I was for the longest time and it is still a habit I am trying to unlearn. It is so easy believe that you have to do a certain thing because you think or have been told that it is the way to do it, that it is guaranteed to bring you success.   And such an approach is very alluring for the creative professional trying to pave their way in the business world. But following this path of the ‘right way to do’ also happens to be, in my opinion, the fast track to making your work life feel hard.

It’s one thing to try new things and see what works for you, it is quite another to employ a method or approach to business and keep doing it even if the process itself makes you miserable.

I have been thinking about this a lot lately as I have a few clients who are approaching the time in their creative business where they are deciding whether or not they would like to wholesale or take on a more commercial approach to selling their work on a bigger scale, or keep it smaller and more boutique, perhaps not bringing in the big bucks, but maintaining a smaller profile and their role as a maker.

Neither approach is innately right or wrong. But I believe the most important question is not “how can I make more money?” but “Will the daily tasks that this approach to business brings be enjoyable to me or will they feel super-hard?”

There is a subtle but huge difference between putting yourself out of your comfort zone and trying things on for size, and keeping on doing something because you think you should. One denotes the spirit of exploration, the other addiction to process. And it is very easy to start out with ‘trying stuff’ and end up sticking to a process that works but makes you miserable. My big question is, ‘is it worth it?”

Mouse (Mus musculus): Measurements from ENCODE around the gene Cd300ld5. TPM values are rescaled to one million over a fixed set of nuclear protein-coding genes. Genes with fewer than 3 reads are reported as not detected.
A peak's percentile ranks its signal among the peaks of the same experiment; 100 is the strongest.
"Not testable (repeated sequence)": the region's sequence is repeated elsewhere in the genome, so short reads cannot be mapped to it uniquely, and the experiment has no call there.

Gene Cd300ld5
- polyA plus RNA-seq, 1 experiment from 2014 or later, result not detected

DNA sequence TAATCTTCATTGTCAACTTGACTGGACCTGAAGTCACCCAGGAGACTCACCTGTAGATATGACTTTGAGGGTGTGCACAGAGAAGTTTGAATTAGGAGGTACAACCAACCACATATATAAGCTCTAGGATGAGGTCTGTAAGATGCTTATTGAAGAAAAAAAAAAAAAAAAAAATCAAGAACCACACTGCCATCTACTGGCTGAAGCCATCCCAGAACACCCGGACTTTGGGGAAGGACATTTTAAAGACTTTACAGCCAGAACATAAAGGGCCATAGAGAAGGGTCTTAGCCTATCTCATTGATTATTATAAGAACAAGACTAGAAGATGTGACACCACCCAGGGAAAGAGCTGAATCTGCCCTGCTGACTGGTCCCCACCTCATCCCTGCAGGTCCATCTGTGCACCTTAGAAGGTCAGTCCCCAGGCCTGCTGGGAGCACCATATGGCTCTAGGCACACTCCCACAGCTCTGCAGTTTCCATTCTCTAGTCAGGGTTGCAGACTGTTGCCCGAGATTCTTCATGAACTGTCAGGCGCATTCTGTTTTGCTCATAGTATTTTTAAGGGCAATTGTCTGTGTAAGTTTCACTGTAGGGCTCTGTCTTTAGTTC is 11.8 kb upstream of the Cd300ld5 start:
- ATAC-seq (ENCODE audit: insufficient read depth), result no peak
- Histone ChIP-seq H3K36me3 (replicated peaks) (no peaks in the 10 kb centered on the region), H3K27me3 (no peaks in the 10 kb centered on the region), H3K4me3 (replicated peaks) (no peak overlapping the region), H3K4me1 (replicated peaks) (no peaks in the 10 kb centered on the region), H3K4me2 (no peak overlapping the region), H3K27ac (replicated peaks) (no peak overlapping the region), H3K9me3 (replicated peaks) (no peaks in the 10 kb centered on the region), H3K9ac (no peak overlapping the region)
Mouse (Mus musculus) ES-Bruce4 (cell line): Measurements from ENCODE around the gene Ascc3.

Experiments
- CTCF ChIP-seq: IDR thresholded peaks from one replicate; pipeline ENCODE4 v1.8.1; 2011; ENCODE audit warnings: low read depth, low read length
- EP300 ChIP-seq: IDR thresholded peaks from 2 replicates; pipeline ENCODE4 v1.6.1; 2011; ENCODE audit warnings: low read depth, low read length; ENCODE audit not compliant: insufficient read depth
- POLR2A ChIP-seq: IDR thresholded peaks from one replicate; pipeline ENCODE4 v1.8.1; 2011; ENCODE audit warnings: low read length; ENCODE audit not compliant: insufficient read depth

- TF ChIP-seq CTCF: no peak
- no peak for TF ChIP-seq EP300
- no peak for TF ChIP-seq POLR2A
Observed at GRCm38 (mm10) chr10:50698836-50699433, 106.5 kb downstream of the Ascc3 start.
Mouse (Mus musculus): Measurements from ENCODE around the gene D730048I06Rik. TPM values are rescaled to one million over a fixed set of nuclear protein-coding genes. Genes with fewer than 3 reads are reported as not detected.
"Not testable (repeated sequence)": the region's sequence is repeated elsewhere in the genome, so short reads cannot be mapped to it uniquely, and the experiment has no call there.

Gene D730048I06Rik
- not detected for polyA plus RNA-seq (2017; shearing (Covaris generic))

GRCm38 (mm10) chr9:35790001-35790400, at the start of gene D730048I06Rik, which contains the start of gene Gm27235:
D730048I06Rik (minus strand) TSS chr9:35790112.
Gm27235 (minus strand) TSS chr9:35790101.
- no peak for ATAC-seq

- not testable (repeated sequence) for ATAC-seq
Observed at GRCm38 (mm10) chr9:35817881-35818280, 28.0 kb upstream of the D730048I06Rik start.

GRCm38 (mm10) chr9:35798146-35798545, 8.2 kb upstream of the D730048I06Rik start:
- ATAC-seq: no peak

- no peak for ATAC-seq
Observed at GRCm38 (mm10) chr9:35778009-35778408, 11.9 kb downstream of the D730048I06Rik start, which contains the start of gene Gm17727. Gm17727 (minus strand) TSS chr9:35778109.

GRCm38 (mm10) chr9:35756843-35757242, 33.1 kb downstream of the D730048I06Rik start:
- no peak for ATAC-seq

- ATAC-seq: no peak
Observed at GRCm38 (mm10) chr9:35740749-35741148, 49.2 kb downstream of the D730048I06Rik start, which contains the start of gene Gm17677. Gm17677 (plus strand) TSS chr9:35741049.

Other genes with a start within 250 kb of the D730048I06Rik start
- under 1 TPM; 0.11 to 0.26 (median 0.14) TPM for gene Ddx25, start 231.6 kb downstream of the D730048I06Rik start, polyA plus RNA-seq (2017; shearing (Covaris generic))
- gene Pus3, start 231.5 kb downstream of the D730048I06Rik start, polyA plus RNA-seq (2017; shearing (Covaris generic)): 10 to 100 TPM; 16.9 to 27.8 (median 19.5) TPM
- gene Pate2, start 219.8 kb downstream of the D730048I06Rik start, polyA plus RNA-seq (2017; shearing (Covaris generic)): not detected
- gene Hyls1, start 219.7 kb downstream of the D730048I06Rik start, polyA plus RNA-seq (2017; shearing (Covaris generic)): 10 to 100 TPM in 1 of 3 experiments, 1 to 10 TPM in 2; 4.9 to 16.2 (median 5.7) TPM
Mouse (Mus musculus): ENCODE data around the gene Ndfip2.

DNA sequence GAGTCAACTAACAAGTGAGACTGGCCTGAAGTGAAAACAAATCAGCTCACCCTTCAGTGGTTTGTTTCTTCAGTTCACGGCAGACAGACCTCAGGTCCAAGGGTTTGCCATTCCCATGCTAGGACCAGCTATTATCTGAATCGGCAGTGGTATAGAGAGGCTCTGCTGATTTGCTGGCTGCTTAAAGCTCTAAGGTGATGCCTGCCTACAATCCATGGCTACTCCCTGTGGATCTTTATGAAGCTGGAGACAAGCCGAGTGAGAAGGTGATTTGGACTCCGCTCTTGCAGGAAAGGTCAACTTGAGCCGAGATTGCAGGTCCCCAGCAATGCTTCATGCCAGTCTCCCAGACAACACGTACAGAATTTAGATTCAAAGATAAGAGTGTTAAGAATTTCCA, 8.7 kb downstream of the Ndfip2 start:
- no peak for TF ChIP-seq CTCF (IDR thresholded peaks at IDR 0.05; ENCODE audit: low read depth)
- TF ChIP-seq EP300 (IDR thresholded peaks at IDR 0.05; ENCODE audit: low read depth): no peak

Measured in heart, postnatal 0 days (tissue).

This year I made a commitment to myself to stop blindly doing things that I think I have to do, that lock me into daily processes that make me miserable. It is, after all, the total sum of a series of processes, that makes up your life! Example: I regularly seemed to end up on my computer for nearly my whole workday so there was not a lot of other creativity and balance going on in my life.  A lot of this was born of me chasing my tail trying to ‘do all the things that I must do to have a successful business’.

Stopping helped me realise ‘who says I have to do all these things’? Stopping helped me relax and find my own flow again. Stopping helped me see very clearly which were the processes I wanted to keep because they come naturally and seem to work for me (Eg. writing a blog). I also helped me to see where I was pushing the river and forcing myself to do something that I neither enjoyed, nor genuinely engaged with, (I don’t think I will ever understand or particularly like twitter, despite its attested marketing effectiveness!).

This all seems very obvious, but stop and think, what are you doing that you don’t genuinely like and see value in for yourself or your business? What processes are you addicted to that you would dearly love to be free of? It will be something that ‘feels’ hard. I bet there are a couple of things. Now, ask yourself, do I really need to do them? It’s time to relax and find your business flow. Stop making it so hard, it really doesn’t have to be.

If you liked this post, I’d love to hear from you in the comments below! Ta 🙂